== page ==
21 March – 7 April 2019
about the exhibition
Kati Thamo is a highly skilled printmaker and a superb colourist; creating prints that are easily recognisable through their depth of tone and unusual textural quality. Her narratively rich prints record her lifelong observations of the natural world, often documenting points of interaction between humans and animals. She hopes to shift perspectives by rejecting the dichotomy of these realms, inviting them to intermingle on the page. In her current exhibition, Kati asks us to forgo our human-centric world view and explore life through another language – the intense gaze of a Kestrel, the felt presence of an Owl, the liquid song making of a Butcherbird – where sensation confounds description. In the ‘Book of nature’ series, Kati acts as scribe and translator of these natural elements that make up the language of the land, for us to contemplate. The profile of each page flows into the next, building up the contours of the terrain while miniature ecosystems sprawl across the surface. Most of Kati’s work is in print media, using etching, linocut and collagraph techniques. Here, she has created detailed etchings that are enhanced with striking ‘a la poupée’, graphite and watercolour additions. These techniques add a depth to the scenes and a uniqueness to each work which highlights the profound importance of our encounters with Nature. As ecosystems enter an increasingly precarious state, she emphasises the need to change our engagement with the natural world.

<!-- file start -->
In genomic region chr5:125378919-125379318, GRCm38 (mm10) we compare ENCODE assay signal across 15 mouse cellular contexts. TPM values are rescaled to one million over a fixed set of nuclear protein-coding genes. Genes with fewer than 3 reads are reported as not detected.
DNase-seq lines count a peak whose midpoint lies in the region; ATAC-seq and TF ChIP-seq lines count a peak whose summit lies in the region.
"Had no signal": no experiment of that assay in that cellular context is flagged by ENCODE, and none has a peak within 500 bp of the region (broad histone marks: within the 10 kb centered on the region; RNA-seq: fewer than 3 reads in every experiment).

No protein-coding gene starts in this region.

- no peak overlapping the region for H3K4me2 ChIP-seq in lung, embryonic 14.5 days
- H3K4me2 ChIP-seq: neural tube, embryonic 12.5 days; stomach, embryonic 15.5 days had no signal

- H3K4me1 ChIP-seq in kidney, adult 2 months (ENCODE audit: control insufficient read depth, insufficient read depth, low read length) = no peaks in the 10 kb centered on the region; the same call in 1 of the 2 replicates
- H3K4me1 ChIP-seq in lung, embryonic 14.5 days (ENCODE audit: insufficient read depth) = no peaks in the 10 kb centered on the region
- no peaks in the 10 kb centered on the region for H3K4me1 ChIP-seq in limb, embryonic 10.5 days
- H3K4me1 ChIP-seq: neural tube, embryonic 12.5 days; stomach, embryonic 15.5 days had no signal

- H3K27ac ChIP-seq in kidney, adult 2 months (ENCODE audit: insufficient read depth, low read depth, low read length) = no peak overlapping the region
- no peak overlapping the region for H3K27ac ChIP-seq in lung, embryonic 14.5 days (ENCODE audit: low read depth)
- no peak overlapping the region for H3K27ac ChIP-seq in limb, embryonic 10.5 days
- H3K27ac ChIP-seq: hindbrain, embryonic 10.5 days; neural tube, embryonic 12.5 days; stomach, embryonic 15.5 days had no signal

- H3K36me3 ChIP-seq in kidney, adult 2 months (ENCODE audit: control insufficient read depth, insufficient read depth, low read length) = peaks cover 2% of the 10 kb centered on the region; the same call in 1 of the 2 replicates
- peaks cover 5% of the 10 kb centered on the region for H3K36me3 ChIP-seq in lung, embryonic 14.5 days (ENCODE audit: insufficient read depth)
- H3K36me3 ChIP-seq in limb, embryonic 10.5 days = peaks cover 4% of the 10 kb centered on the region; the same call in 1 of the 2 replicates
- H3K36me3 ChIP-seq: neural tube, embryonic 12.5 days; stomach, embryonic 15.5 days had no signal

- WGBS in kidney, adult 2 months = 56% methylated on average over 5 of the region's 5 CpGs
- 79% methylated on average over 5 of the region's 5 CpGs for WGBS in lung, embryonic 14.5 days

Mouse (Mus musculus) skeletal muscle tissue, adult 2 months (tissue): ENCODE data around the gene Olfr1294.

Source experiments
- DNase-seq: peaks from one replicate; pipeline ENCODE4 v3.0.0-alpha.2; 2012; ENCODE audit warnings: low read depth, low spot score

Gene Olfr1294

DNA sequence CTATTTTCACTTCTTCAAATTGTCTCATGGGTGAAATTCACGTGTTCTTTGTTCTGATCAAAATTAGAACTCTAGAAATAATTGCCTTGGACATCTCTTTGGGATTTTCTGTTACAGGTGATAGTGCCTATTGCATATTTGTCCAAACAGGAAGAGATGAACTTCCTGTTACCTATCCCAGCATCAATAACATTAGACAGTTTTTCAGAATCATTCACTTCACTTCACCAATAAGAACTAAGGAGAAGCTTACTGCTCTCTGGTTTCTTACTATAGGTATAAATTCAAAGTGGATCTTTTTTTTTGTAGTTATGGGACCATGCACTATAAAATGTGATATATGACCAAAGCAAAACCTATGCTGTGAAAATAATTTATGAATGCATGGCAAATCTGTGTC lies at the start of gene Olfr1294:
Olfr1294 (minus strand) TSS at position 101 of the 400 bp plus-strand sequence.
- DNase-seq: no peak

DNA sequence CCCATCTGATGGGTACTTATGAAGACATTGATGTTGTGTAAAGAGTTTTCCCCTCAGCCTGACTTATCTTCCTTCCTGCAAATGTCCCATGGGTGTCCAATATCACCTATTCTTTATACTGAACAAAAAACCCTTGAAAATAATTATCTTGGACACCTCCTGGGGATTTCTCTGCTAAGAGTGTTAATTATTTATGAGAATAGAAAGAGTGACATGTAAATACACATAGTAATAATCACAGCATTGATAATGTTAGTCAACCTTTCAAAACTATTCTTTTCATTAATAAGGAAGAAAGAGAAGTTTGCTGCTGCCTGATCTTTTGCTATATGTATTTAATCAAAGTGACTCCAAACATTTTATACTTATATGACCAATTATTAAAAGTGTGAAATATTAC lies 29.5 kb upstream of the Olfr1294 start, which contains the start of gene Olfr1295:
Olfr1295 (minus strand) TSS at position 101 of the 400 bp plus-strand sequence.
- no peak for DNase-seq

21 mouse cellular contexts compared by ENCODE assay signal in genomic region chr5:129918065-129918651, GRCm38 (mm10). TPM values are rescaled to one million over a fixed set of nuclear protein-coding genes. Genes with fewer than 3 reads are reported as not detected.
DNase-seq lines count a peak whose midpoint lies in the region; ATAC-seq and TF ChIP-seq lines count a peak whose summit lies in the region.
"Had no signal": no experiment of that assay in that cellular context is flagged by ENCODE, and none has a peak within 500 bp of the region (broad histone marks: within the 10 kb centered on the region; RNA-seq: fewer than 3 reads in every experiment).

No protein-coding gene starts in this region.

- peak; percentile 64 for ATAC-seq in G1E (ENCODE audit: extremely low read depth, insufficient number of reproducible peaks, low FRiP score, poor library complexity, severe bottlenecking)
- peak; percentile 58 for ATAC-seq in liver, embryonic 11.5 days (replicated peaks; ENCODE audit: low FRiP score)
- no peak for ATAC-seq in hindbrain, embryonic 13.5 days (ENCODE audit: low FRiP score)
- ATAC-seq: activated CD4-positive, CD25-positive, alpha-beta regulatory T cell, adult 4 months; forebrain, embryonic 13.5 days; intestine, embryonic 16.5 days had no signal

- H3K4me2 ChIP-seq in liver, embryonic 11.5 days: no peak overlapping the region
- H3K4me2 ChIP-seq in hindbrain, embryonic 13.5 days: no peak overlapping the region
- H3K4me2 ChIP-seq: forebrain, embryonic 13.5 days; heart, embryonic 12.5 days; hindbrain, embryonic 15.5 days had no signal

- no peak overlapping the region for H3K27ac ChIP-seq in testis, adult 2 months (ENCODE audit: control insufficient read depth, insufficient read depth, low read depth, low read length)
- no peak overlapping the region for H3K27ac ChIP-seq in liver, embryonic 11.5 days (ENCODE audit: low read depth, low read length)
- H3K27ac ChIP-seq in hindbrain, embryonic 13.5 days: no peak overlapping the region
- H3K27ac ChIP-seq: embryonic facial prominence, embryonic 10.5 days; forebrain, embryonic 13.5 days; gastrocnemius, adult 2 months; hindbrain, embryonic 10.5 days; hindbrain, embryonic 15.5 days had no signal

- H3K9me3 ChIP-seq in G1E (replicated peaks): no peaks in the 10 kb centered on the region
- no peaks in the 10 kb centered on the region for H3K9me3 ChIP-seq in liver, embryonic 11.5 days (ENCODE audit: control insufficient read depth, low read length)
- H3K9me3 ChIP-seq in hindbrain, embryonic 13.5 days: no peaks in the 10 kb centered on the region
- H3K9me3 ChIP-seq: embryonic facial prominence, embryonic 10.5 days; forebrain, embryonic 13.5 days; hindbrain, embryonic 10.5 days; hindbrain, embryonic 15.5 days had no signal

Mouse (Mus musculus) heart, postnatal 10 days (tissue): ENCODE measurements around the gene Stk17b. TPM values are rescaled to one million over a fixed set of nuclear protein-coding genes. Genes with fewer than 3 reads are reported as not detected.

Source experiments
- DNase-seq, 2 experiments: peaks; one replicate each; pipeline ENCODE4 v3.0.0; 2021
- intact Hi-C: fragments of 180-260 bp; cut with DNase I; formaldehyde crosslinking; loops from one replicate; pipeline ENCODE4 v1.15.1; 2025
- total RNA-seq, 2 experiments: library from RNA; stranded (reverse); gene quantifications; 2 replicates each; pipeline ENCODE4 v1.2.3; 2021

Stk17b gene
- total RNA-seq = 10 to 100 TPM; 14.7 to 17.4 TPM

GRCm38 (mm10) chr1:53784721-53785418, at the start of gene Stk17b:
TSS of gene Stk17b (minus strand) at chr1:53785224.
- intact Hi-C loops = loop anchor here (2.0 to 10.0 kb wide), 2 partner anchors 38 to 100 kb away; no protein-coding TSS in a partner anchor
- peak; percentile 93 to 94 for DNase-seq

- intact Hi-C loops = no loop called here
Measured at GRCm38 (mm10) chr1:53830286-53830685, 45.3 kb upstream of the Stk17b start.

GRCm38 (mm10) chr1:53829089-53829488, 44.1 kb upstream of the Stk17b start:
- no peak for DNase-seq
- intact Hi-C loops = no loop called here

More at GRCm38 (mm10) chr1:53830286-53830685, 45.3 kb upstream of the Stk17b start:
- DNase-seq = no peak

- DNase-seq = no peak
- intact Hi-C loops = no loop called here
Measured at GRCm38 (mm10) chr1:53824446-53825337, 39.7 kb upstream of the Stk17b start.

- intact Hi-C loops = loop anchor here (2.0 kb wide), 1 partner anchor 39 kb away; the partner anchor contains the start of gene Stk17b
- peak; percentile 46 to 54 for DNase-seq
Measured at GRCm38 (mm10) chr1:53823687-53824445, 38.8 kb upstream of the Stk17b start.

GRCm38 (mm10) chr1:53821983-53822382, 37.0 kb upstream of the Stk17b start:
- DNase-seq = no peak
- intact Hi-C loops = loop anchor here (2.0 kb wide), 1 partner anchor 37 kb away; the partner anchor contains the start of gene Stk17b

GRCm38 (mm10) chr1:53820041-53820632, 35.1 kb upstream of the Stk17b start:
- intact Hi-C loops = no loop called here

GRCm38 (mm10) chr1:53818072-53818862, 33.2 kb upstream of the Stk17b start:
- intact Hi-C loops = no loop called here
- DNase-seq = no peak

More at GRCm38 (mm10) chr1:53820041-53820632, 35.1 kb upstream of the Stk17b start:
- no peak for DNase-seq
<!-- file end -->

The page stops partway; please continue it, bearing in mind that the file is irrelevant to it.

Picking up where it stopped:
A graduate of both Edith Cowan University, Perth, and the University of Tasmania, Kati has lectured in Visual Art at Great Southern Regional College, Albany, WA, and in Printmaking at Edith Cowan University. She has been the recipient of many awards including the 2003 Major Open Award at the Western Australian Printmedia Awards, the Gallery 500 Award at the Albany Art Prize in 2004 and the Open Award in the Albany Art Prize in 2007. In 2000, 2006 and 2008, Kati was a finalist in the prestigious Silk Cut Award. Her work is represented in public collections Australia wide.